On November 30, 1977, an inmate at the Colorado State Penitentiary in Canon City ("Old Max") filed a class action lawsuit under 42 U.S.C. § 1983 in the U.S. District Court for the District of Colorado against the Governor of Colorado, several senators, the Department of Corrections, and administrators of the Colorado State Penitentiary in Canon City, Colorado. The class consisted of all persons who were or would be incarcerated in a maximum security unit of Old Max. The ACLU and the National Prison Project represented the class. The class sought declaratory and injunctive relief, alleging that the totality of conditions at the Old Max violated various constitutional rights of the inmates confined there.
After extensive discovery and a five week trial, the District Court (Judge John L. Kane Jr.) ruled from the bench on November 15, 1979 and issued a memorandum opinion and order on December 20, 1979. Ramos v. Lamm, 485 F. Supp. 122 (D. Colo. 1979). The court held that the conditions at Old Max constituted various statutory and constitutional violations. Specifically, the conditions included insufficient living space with inadequate sanitation, ventilation, light, heat, noise control, and fire safety; lack of protection from violence; pervasive idleness because of lack of productive activity; inadequate health care; unnecessarily restrictive classification of inmates. The court ordered that the Old Max facility be closed, but temporarily stayed its order on the condition that the State take immediate states to provide the plaintiff class with basic human needs and that the State present a detailed plan regarding the protection of the plaintiff class from further constitutional violations.
The defendants appealed. On September 25, 1980, the U.S. Court of Appeals for the Tenth Circuit (Judge William Judson Holloway, Jr.) affirmed in part and reversed in part the decision of the District Court. Ramos v. Lamm, 639 F.2d 559 (10th Cir. 1980). The court held that the District Court did not err in refusing to abstain from deciding the case, that the District Court did not err in finding Eighth Amendment violations in the areas of shelter, sanitation, food, safety, and health care, and a finding of a violation of the right of access to the courts. The court also upheld the District Court's ruling regarding the mail policies at Old Max. The court set aside the District Court's rulings regarding visitation restrictions, finding that the restrictions imposed were not unreasonable and serve legitimate penal concerns, and regarding idleness, classification and motility, because those areas were not of constitutional dimension. The Tenth Circuit vacated the remedial order and remanded the case for further proceedings. Both parties petitioned for writ of certiorari and were denied on April 6, 1981. Ramos v. Lamm, 450 U.S. 1041 (1981); Lamm v. Ramos, 450 U.S. 1041 (1981).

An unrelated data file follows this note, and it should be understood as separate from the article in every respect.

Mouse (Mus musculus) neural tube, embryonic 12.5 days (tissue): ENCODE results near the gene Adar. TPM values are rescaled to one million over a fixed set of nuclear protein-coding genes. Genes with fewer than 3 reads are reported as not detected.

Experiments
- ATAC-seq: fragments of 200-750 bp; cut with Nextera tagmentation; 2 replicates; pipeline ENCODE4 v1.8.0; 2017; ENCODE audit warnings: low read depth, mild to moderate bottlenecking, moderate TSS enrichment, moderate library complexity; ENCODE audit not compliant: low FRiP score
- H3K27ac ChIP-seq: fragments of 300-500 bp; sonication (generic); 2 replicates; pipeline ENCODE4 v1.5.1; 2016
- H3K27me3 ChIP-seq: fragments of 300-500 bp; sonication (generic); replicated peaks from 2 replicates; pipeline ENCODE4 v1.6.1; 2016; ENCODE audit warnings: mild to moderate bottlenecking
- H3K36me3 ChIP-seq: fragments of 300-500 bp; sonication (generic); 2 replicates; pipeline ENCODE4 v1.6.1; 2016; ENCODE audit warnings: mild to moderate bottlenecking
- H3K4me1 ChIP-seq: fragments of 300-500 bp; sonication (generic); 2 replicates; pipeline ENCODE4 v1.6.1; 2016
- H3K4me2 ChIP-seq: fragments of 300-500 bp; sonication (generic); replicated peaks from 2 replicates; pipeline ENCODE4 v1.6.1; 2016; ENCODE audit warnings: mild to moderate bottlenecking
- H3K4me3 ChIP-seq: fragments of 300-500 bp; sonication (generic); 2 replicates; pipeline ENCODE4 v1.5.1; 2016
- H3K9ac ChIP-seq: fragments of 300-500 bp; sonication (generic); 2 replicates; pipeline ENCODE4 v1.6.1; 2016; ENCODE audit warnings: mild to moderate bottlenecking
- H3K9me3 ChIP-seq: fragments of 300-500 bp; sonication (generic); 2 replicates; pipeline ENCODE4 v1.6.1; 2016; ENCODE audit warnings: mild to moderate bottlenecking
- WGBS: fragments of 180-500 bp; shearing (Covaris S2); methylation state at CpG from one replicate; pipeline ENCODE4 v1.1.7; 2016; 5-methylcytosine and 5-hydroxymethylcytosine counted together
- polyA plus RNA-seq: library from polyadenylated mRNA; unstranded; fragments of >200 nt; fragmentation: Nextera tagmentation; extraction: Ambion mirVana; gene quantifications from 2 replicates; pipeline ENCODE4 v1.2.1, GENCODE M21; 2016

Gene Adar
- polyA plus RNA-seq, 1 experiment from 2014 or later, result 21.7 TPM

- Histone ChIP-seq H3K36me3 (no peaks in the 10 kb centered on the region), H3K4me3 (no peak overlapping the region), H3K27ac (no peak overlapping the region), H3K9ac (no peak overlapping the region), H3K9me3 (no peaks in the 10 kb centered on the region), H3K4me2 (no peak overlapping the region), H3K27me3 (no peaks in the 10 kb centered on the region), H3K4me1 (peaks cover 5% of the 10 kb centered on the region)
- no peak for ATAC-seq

The plaintiffs applied for attorneys' fees and the District Court (Judge Kane) awarded fees and costs on March 17, 1982. Ramos v. Lamm, 539 F. Supp. 730 (D. Colo. 1982). The defendants' appealed the award of attorneys' costs and fees and the Tenth Circuit (Judge James Kenneth Logan) established guidelines for the award of attorneys' fees under the Civil Rights Attorney's Fees Award Act, 42 U.S.C. § 1988, and remanded for further proceedings. Ramos v. Lamm, 713 F.2d 546 (10th Cir. 1983). The District Court (Judge Kane) re-evaluated the fees and costs and determined an award on June 3, 1985, which was withdrawn upon the parties' objections and requests for another hearing on the matter. On March 27, 1986, the District Court (Judge Kane) again evaluated attorneys' fees and costs and awarded the plaintiffs' attorneys a total of $1,059,913.45 less the amount the defendant had previously paid. Ramos v. Lamm, 632 F. Supp. 376 (D. Colo. 1986).